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Bishop Receives Western Regional 4-H Volunteer Management Award

LAS CRUCES -- Brenda Bishop, of Quay County, agrees with the African proverb that it takes a village to raise a child.

Bishop, home economist with New Mexico State University's Cooperative Extension Service, received the Western Regional 4-H Volunteer Management Award for her role as project administrator of the Quay County Youth Partnership. The award was presented March 16 during the Western Region 4-H Leaders Forum in Idaho.

Bishop was a member of several committees addressing the needs of her community. Focusing their interests, she helped write a grant to establish the Youth Partnership. In 1991, the partnership was founded through a special grant from the U.S. Department of Agriculture for youth at risk.

"As society changes and there is a breakdown of the extended family system, there also is a deficit in role modeling between young people and adults," Bishop said. "The partnership hoped to reduce the deficit by actively involving the community in raising the children."

The partnership has had many successes in the county including an after-school program for first- through sixth-grade children; an evening recreation program for seventh- through twelfth-graders; and an alternative high school for teen mothers with daycare provided, located at Tucumcari High School.

The after-school program was designed by volunteer parents and community leaders. "During the afternoon, when many children are often unsupervised, the program provides recreation, snacks, help with homework, craft and creative projects, and guest speakers," Bishop said. Seventy-two children are enrolled for the 1995-96 school year. Parents of youth enrolled noticed positive changes in 85 percent of the children including fewer discipline problems and improved grades in school.

"At this time, there is only one licensed daycare facility in the county, and they can only accommodate 12 children," Bishop said. "However, there are several home daycare providers."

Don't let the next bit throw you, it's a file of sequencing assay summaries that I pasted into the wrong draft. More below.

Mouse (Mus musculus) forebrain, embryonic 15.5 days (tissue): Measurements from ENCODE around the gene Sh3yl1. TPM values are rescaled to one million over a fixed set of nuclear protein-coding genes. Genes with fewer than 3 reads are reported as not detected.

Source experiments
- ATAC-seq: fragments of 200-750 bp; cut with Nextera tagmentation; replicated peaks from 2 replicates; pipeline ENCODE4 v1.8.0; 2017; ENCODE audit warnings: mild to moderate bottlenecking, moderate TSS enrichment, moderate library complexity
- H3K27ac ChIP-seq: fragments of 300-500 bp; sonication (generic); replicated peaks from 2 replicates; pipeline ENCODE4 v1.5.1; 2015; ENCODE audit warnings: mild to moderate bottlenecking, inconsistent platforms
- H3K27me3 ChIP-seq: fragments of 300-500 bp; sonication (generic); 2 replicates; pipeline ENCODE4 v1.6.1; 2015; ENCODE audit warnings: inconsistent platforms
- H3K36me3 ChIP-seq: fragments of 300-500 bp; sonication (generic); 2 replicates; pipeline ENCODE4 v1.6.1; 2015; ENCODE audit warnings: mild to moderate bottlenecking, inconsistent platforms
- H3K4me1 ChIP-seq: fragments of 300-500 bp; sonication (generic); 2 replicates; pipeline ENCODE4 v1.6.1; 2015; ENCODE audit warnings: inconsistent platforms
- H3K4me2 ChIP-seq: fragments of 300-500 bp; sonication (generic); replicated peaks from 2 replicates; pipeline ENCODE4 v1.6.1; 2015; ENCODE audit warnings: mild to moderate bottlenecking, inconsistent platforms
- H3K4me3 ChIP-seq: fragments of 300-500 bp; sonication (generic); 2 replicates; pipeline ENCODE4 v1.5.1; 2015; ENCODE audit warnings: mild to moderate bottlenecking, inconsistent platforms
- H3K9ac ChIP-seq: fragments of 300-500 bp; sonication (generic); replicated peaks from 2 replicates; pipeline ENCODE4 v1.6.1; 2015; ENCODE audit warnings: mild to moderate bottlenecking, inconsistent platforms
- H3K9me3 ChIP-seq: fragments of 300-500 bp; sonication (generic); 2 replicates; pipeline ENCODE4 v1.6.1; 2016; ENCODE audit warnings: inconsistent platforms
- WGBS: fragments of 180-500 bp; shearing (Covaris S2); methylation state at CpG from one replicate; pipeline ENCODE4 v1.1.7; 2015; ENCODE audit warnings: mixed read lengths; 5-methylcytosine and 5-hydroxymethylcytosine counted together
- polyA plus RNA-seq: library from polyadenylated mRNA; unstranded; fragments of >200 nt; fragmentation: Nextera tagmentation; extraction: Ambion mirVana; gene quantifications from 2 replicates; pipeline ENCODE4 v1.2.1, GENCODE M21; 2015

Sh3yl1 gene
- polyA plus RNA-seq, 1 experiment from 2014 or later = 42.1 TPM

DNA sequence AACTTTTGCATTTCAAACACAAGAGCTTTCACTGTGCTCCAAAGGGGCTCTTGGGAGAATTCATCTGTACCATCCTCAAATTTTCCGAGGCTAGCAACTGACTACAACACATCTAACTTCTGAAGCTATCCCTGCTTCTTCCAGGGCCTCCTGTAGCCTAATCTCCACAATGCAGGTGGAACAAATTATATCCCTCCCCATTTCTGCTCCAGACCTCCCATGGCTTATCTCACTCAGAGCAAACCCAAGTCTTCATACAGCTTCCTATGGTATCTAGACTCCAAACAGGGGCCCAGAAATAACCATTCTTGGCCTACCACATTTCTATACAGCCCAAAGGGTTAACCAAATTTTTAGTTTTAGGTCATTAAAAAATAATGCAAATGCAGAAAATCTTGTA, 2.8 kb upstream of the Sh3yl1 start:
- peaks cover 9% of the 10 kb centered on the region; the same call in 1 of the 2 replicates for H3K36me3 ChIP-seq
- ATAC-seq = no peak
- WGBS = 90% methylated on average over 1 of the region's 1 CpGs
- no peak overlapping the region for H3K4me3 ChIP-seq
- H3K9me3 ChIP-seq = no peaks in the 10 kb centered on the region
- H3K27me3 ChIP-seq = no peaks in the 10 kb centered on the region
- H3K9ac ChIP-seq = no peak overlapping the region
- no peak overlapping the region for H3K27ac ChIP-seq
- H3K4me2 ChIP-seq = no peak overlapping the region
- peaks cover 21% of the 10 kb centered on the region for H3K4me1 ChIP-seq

These providers require regular training to receive state funding. The Quay County Extension office conducts continuing education courses for approximately 200 daycare providers. "We've taught over 50 hours of courses during the past two years," Bishop said.

The National Guard Armory in Tucumcari houses the evening recreation center. The facility is open daily and hundreds of youth take advantage of the program.

Parents benefit from the partnership, as well. A task force of volunteers coordinates parenting seminars and distributes helpful newsletters. This group also provides child care training for the employees of the after-school program.

During the first year, various agencies in the area attended a community symposium to help plan programs for the Youth Partnership. Two groups have taken over most of the community planning: the Maternal and Child Health Council and the DWI Task Force.

Other agencies involved in the partnership include New Mexico State University, Tucumcari Public Schools, Eastern New Mexico University, Tucumcari Area Vocational School, Tucumcari, Quay County, New Mexico National Guard and Eastern Plains Families in Action.

Most of the major players involved in founding the partnership have moved on, except Bishop. She still serves as the program coordinator, writing grant reports and managing volunteer agencies' involvement. "My job's been easier the last three years as outside agencies have taken over parts of the program," Bishop said.